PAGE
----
“Under Georgia law, only voluntary incriminating statements are admissible against the accused at trial, and the State has the burden of proving the voluntariness of a confession by a preponderance of the evidence.”11
In determining whether a juvenile has given a statement voluntarily, a court considers nine factors set forth in Riley v. State:12 (1) the age of the accused; (2) the education of the accused; (3) the knowledge of the accused as to the substance of the charge and nature of his rights to consult with an attorney; (4) whether the accused was held incommunicado or allowed to consult with relatives or an attorney; (5) whether the accused was interrogated before or after formal charges had been filed; (6) the methods used in interrogation; (7) the length of the interrogation; (8) whether the accused refused to give voluntary statements on prior occasions; (9) and whether the accused repudiated the extrajudicial statement at a later date.13
Here, Jones was fourteen years old and in the ninth grade at the time of the interviews. Although police asked his mother for permission to interview him, she was not present during the interviews, nor was any other family member or an attorney. Jones was aware that he was going to be charged for the Davis burglary and that police wanted to know about any other burglaries he was involved in, but no formal charges had been filed. He had been handcuffed for his transportation to the police station, but the interview was conducted in an informal, cubicle setting.
Most notable here was the method used during the interrogation, a Riley factor.
Former OCGA § 24-3-50, now the nearly-identical OCGA § 24-8-824, provided at the time of [Jones's trial] that “to make a confession admissible, it must have been made voluntarily, without being induced by another by the slightest hope of benefit or remotest fear of injury. ․ It has long been understood that “slightest hope of benefit” refers to promises related to reduced criminal punishment — a shorter sentence, lesser charges, or no charges at all.14
In the second interview, as noted above, the tone of the interview escalated as the detective grew frustrated with Jones's denials of involvement in any burglaries besides the Davis burglary. The detective shifted from asking questions to exhorting Jones to tell the truth about those burglaries, explicitly threatening Jones that he would be charged with the other burglaries if he did not tell the truth, and promising him not “to do anything” if he did tell the truth:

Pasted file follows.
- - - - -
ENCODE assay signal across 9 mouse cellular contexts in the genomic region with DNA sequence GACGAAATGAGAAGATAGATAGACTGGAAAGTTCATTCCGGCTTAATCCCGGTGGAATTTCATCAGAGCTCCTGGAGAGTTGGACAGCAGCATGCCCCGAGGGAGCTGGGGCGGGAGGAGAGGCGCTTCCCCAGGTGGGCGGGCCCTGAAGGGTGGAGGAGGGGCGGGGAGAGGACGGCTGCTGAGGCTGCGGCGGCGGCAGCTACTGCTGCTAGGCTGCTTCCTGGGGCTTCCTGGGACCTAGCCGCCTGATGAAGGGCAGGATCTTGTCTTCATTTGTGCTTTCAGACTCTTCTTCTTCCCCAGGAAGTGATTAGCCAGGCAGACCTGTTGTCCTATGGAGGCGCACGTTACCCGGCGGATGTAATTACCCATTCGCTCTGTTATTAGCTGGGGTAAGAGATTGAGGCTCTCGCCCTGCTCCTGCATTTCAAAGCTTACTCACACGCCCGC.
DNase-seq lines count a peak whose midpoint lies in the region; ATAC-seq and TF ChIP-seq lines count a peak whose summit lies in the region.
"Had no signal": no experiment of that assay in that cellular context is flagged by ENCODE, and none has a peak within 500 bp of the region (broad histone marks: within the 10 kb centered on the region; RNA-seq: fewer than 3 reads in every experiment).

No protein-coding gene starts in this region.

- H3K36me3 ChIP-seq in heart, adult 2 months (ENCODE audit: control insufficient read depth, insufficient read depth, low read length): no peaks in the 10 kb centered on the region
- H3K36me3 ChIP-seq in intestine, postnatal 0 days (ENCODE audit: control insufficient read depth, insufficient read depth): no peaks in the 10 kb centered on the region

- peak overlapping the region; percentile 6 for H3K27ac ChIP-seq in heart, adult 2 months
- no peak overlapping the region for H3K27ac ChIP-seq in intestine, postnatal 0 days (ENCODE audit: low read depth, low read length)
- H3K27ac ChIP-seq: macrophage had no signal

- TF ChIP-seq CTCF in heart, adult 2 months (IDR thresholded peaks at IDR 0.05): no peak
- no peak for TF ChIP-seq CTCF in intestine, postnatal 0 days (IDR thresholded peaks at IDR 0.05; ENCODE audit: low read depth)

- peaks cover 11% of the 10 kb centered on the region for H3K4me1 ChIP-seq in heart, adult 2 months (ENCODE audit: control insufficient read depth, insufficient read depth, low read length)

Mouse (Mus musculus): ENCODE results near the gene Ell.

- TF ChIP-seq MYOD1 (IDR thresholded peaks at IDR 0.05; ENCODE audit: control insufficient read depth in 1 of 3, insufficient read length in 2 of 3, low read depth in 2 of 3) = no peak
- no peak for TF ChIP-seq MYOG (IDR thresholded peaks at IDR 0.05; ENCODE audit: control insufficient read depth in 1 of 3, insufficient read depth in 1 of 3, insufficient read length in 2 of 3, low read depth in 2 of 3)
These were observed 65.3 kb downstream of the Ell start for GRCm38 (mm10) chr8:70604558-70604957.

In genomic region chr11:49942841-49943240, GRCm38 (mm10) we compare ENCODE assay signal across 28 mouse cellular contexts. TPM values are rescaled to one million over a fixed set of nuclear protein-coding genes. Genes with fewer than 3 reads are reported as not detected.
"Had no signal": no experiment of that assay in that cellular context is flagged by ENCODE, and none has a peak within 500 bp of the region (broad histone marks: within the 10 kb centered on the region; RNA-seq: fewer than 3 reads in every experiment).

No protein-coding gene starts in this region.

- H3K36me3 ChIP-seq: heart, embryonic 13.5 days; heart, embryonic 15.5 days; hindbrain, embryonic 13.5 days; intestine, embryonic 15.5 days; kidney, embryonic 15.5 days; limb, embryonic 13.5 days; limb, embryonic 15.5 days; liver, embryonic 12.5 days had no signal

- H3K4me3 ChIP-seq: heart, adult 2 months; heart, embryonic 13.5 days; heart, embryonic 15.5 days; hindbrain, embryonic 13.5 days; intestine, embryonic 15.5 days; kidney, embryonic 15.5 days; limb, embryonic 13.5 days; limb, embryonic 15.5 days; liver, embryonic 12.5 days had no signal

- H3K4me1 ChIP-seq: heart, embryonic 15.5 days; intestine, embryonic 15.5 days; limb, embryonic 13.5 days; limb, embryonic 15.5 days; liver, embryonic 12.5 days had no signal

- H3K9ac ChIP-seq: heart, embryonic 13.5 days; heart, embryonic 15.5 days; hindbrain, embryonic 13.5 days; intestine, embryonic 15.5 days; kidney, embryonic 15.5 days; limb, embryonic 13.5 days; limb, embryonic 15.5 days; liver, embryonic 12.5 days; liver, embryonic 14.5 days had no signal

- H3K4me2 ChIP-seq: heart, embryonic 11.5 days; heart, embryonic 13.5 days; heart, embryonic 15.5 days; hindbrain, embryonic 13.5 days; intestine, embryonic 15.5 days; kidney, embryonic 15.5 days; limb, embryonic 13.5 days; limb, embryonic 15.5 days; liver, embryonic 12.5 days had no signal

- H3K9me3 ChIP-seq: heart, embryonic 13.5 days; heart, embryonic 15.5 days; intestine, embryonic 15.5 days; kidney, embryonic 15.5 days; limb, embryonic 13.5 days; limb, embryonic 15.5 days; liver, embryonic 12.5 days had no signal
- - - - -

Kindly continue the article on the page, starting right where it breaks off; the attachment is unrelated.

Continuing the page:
Did I not tell you that if I found something out [after the first interview], I was going to come back and charge you? What happened? [Jones: You came back.] Alright, do you want to be charged with the other ones? ․ Didn't I promise you I wasn't going to do anything [after the first interview]? Am I not making that promise to you again?”
In light of this explicit promise not to charge Jones with the other crimes under investigation (including the ones at issue) and his immediate confession thereafter, the trial court erred by concluding that Jones gave this confession “without being induced by another by the slightest hope of benefit.”15 Such a promise is “much more than simply [saying] that his cooperation would be made known to the prosecution [or judge]. He was told that confessing to the crime [w]ould result in [not being charged at all.] This is exactly the hope of benefit which is prohibited under Georgia law.”16 Therefore, Jones's confession was involuntary under the totality of the circumstances, it should have been suppressed at the Jackson-Denno hearing, and the trial court erred by denying Jones's motion for new trial.
2. Jones's remaining enumerations are moot.
1. OCGA § 16-7-1 (b).
2. OCGA § 16-8-41 (a).
3. OCGA § 16-11-106 (b) (1).
4. Part of his motion was granted on the ground that two counts of burglary merged.
5. Jones was administered a juvenile advice of rights warning that contained a simplified version of the Miranda warning. See Miranda v. Arizona, 384 U. S. 436 (86 SC 1602, 16 LE2d 694) (1966).
6. (Emphasis suppled.)
7. See generally OCGA § 15-11-560 (b) (“The superior court [and not the juvenile court] shall have exclusive original jurisdiction over the trial of any child 13 to 17 years of age who is alleged to have committed ․ [a]rmed robbery if committed with a firearm. ․”).
8. 378 U. S. 368 (84 SCt 1774, 12 LEd2d 908) (1963).
9. This was Jones's second trial because the first resulted in a mistrial due to improper evidence being presented to the jury.
10. Because Jones's trial occurred before January 1, 2013, the old evidence Code applies. See Ga. L. 2011, p. 99, § 101.
11. (Punctuation omitted.) Canty v. State, 286 Ga. 608, 610 (690 SE2d 609) (2010).
12. 237 Ga. 124 (226 SE2d 922) (1976).
13. Oubre v. Woldemichael, 301 Ga. 299, 305 (2) (a) (800 SE2d 518) (2017).
14. (Punctuation omitted.) Oubre, 301 Ga. at 306 (2) (a). “The new Evidence Code carried forward former OCGA § 24-3-50, as the new OCGA § 24-8-824. The sole change in the statute is that the new provision replaces ‘must’ with ‘shall’ in the former phrase, ‘[t]o make a confession admissible, it must have been made voluntarily[.]’ ” Id. at 305 n.6.
15. See Oubre, 301 Ga. at 306 (2) (a). See also Canty, 286 Ga. at 610-611 (reversing a conviction on the ground that the defendant confessed only after he was offered a “shorter term” in exchange for his confession); Turner v. State, 203 Ga. 770, 771 (2) (48 SE2d 522) (1948) (confession inadmissible after defendant told it would be “lighter on him” if he told the truth); State v. Robinson, 326 Ga. App. 63-66 (755 SE2d 869) (2014) (no error in trial court's exclusion of statements defendant made to police upon being told “[t]he person that cooperates is the person that gets help”).
16. Canty, 286 Ga. at 610.
DOYLE, Presiding Judge.
Judgment reversed. Miller, P. J., and Reese, J., concur.